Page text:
'Muslim Youth Wants to Stand Up to Islamic Extremism and They're Coming Up with Great Ideas for Us' London's Top Counter-Terrorism Officer Tells Martin Bentham Islamic State Must Be Beaten on Social Media to Win the Propaganda War -- and Young Muslims Are Leading the Way

The Evening Standard (London, England), August 26, 2015 | Go to article overview

'Muslim Youth Wants to Stand Up to Islamic Extremism and They're Coming Up with Great Ideas for Us' London's Top Counter-Terrorism Officer Tells Martin Bentham Islamic State Must Be Beaten on Social Media to Win the Propaganda War -- and Young Muslims Are Leading the Way


Byline: Martin Bentham

YOUNG Muslim Londoners were praised today by the Met's top counter-terrorism officer for helping to lead a new social media battle against Islamic State propaganda.

Commander Richard Walton said that "great ideas" were emerging from new "Muslim Youth forums" being held at Scotland Yard on how to combat extremist material online.

Some involve the development of new online messages to counter the appeal of the "jihadi bride" concept and "empower" women and girls to resist the "polluting" ideas of extremists He said young Muslims were also working with imams, parents and "disengaged" peers and helping police to improve their counter-extremism strategy.

The comments by Mr Walton, the head of Scotland Yard's S015 counter-terrorism unit, came as he disclosed the progress achieved through new and "very positive" engagement with Muslims in the capital.

He said this had resulted from a "shift in the mindset of the Muslim community" and had already led to tip-offs about 83 "missing persons" heading to Syria from the capital over the past year.

But he singled out the growing help of young Muslims as the most significant advance as he praised their commitment to combating extremism on- and offline.

Highlighting the work of the Muslim Youth forums -- which have been held at Scotland Yard over recent months -- and a linked "Muslim Youth Partnership Department", known as MYPD in a deliberate mimic of the New York Police Department, Mr Walton added: "We are sensing that Muslim youth wants to stand up to Islamic extremism. We believe they do and they are saying so. They are coming up with some great ideas. They are seeing stuff online, on Twitter, which is extremist. They are great kids who are used to social media and they look at it and say 'why don't you do this or why don't you do that?' If you are talking about countering Isis [Islamic State] inspired narrative on social media, the best people to counter that are going to be young people who are not radicalised and who are within the Muslim community and they are coming up with ideas for us."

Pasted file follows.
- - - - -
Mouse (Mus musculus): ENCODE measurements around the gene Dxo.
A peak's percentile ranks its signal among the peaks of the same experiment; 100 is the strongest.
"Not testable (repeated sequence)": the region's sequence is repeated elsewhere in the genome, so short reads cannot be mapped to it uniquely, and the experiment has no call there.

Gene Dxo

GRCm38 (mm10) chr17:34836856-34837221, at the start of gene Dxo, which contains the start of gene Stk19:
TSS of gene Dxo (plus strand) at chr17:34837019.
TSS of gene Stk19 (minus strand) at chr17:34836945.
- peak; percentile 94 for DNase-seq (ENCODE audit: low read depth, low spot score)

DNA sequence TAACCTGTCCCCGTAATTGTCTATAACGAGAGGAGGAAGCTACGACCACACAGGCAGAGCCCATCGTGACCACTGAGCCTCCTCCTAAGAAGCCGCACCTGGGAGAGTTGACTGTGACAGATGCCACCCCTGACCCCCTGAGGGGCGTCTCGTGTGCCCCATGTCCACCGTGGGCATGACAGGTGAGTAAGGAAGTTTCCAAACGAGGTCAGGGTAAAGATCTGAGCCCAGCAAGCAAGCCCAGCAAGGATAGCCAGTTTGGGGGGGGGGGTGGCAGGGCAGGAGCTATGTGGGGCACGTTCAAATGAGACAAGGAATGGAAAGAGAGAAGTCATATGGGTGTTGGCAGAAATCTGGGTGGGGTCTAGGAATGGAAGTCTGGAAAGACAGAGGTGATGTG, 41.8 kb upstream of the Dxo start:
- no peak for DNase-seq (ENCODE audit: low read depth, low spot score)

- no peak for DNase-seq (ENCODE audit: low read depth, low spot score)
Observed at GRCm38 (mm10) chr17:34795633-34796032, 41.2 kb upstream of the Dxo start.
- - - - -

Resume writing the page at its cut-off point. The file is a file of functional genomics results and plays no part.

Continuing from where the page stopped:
Mr Walton said young Muslims were also working with "the disengaged, students, women and girls, imams and parents" and were "involved in our strategy development, helping us with counter-narrative".

He added: "If you look at women and girls, they are looking at understanding the jihadi bride concept, counter-narratives and how women and girls in the Muslim community can be empowered.

"Our engagement with Muslim youth is very positive. There's a shift in the mindset of the Muslim community in London. I'm not sure that in the past we invested enough in asking Muslim youth what they thought, but it is getting traction. We're going to get Muslim youth involved in training our officers. It's important that our officers understand the cultural and religious issues."

DESPITE such progress, the lure of Islamic State propaganda remained a severe concern and was still attracting small, but significant numbers of Londoners, Mr Walton said. "Islamic State are clearly trying to entice Muslims and Muslim families to join their so-called caliphate. …

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